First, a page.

Arming Yourself Against Depression: Prayers for Strength

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Last week, I talked about 2 Chronicles 20 and how some battles are won simply by getting our minds off a problem and focusing on God. As I also mentioned, that doesn’t always mean God will solve the problem while we aren’t looking at it. He often requires us to take an active hand in tackling the problem, both to make us stronger saints and to let us serve His world directly.

Do we remain conscious of God’s strength once it’s time to get up from kneeling prayer and into battle? Or do we forget about God and revert to tackling the problem in our own strength–or do we tell God how it should be tackled, with the implication we’ll accept His help if He concedes our approach is best?

Strength to Make the Right Decision

At least as important as praying for the physical-world strength to do what needs doing, is praying for the strong wisdom that accepts what needs doing. A lot of depressed people get that way because they believed in God’s strength to help them overcome a problem, but they didn’t really believe in His wisdom to know the best solution and reveal it in His own timing. When their plans failed despite their confidence God would help; when they asked again and again for an outcome they never achieved; when the thing they feared most came upon them despite their prayers–they concluded God had abandoned them because they did something wrong, or that He simply didn’t care.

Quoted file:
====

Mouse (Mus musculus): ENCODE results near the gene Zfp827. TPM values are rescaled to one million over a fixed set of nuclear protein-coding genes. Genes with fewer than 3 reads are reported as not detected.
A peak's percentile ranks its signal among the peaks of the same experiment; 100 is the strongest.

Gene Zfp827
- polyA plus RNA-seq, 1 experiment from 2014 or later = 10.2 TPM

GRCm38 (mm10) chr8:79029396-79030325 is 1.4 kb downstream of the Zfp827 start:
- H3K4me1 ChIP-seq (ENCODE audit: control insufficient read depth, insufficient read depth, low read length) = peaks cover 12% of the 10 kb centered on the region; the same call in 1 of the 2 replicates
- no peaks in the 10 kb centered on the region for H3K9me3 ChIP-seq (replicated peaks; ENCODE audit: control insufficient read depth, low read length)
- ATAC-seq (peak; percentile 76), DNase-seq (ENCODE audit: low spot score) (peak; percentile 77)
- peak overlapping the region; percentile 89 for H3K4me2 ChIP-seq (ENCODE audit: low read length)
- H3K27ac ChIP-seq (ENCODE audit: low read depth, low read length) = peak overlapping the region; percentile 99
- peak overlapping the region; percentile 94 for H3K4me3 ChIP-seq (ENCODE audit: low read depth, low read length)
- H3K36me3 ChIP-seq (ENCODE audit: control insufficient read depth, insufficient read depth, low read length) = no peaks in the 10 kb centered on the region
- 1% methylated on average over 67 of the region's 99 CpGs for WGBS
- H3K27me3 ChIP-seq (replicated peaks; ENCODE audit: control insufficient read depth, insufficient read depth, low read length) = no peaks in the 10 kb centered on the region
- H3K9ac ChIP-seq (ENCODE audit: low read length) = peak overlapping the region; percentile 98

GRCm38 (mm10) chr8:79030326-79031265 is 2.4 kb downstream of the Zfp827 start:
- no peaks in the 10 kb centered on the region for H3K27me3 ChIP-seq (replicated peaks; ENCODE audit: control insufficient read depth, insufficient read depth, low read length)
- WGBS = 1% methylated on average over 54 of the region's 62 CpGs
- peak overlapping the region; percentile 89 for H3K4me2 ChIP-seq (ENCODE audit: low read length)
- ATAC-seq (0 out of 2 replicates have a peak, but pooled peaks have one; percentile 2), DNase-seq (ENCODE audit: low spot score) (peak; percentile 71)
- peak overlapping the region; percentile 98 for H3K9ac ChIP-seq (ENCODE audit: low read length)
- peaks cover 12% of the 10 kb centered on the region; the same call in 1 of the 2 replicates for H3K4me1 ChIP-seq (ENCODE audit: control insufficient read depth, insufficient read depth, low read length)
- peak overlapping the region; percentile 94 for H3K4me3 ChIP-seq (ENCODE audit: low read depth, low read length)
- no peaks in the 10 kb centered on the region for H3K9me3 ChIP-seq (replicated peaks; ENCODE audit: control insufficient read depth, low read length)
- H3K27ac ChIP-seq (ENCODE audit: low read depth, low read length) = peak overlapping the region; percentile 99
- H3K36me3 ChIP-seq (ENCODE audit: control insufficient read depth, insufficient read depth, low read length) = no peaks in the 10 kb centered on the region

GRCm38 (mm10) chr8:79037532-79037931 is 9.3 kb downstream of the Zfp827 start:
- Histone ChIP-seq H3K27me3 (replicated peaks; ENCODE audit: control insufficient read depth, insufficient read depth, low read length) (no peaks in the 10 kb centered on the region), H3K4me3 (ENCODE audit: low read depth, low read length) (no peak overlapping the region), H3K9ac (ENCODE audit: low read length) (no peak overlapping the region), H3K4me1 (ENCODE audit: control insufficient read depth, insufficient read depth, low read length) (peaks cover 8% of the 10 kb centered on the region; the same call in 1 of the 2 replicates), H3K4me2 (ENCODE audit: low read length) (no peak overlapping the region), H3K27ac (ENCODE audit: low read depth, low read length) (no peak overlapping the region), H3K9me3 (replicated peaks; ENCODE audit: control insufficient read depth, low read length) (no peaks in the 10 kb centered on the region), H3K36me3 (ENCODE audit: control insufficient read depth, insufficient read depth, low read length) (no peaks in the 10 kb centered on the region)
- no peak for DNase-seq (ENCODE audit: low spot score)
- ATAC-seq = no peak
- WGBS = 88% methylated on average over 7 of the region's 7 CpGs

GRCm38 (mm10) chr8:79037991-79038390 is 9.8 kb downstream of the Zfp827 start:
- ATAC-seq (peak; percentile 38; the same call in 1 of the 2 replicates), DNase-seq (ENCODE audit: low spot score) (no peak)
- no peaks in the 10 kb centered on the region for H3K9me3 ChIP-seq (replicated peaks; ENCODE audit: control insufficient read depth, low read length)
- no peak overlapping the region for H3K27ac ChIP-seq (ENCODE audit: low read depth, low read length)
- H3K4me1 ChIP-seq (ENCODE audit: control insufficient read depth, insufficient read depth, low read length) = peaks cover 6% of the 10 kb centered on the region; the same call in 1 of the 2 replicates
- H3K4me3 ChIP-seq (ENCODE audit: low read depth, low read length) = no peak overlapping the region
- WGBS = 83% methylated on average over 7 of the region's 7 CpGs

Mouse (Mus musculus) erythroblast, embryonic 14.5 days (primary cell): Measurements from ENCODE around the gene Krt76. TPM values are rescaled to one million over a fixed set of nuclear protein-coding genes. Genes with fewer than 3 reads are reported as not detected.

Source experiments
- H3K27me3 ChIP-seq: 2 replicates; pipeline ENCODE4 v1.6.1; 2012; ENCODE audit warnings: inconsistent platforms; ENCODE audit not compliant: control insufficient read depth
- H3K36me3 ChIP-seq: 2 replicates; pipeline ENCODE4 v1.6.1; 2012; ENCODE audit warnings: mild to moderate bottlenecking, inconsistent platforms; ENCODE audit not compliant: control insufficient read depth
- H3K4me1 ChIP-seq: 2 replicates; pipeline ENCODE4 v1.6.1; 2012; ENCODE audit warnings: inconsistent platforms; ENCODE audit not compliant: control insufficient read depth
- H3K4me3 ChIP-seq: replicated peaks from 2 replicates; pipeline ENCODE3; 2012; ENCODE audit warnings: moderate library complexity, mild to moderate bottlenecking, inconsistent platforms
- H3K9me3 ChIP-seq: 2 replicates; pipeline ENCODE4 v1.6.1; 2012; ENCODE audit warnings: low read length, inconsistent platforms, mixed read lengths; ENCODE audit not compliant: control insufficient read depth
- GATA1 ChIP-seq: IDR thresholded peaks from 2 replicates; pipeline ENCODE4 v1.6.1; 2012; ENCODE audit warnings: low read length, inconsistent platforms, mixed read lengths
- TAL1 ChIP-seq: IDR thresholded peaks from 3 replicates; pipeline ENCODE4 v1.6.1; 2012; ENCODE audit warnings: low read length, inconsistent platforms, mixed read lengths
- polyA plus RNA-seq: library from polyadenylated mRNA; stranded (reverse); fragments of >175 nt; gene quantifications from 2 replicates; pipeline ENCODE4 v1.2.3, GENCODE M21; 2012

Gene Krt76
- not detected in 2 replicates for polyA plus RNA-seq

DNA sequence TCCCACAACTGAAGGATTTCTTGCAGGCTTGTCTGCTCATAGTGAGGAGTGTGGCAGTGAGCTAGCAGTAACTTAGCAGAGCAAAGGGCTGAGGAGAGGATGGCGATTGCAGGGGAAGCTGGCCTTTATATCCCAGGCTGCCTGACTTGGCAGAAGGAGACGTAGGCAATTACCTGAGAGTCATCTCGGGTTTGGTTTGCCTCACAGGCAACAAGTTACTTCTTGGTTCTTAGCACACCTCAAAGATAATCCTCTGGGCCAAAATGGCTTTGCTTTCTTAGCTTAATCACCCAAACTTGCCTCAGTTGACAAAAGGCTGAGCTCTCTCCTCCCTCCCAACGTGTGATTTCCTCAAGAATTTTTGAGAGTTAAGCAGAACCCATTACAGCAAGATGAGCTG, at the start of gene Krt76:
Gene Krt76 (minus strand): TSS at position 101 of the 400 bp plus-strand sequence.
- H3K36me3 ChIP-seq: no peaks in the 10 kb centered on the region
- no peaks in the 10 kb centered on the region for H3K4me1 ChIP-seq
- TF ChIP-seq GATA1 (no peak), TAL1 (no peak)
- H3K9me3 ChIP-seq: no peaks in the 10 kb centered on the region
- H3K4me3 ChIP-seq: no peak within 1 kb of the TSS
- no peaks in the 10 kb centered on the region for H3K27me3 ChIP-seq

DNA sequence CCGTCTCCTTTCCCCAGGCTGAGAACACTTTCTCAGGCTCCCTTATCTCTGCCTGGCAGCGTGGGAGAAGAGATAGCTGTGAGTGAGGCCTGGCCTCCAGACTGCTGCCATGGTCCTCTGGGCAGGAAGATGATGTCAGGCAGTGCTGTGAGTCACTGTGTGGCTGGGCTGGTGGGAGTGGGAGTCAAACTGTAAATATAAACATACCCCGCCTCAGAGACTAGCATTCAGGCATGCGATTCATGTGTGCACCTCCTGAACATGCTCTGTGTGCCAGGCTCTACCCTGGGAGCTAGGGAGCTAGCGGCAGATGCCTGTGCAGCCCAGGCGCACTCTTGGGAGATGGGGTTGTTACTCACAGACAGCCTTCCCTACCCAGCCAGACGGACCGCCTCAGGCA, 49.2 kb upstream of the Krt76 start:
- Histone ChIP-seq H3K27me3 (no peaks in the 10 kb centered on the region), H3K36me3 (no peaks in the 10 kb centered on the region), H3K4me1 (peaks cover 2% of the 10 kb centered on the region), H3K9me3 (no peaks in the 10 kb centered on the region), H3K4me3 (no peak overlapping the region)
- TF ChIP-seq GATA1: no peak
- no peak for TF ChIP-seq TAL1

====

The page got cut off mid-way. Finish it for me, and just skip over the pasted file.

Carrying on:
If you’re praying for God’s strength to deal with a problem, and seem to be making no progress, it may be that you’re letting your own strength clog the channel. Surrender your will all over again if:

  • You’ve been so committed to one particular outcome that you haven’t even considered there might be any other possibility.
  • There’s any deadline by which you think God must act or it will be “too late.”
  • You’re pretty much convinced it’s already too late–that if God had any serious intention of acting, He would have done so by now.
  • You have a solid idea of what God wants you to do–even if it’s simply to “wait”–but you keep on praying in hope of getting a different answer. Or, you’ve traded actual prayer for attempts at convincing God and yourself that your own preferred course of action isn’t that bad.

Strength to Do the Right Thing

If you’ve gone so far as to be seriously considering an action your conscience knows isn’t God’s will, stop right now! Another well-traveled road to depression is paved with bricks of expediency, engraved with the rationalization “I had no choice.” And if you’ve already gone down that road, get on your knees immediately and confess “I have sinned, forgive me and lead me back,” rather than continuing to hack at the dead-end wall with the “no choice” chisel.

Conversely, if you know what God wants you to do and you do want to do it, but you’re discouraged by the obstacles in the road or the opinions of others or (especially) your own inadequacy, remember the Lord’s words to Paul in 2 Corinthians 12: “My grace is all you need. My power works best in weakness.” And do as Paul did: accept your weaknesses, even thank God for them. And thank Him for the great things He will do in and through your struggles. Plus the incalculable blessings He has waiting for you.

Ultimately, praying for strength is less about asking God to increase our strength than about rejoicing that His strength works through us.


I Have Sinned–Or Have I?

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You cannot keep birds from flying over your head, but you can keep them from building a nest in your hair.       -Martin Luther

A person’s conscience ain’t got no sense.       -Huckleberry Finn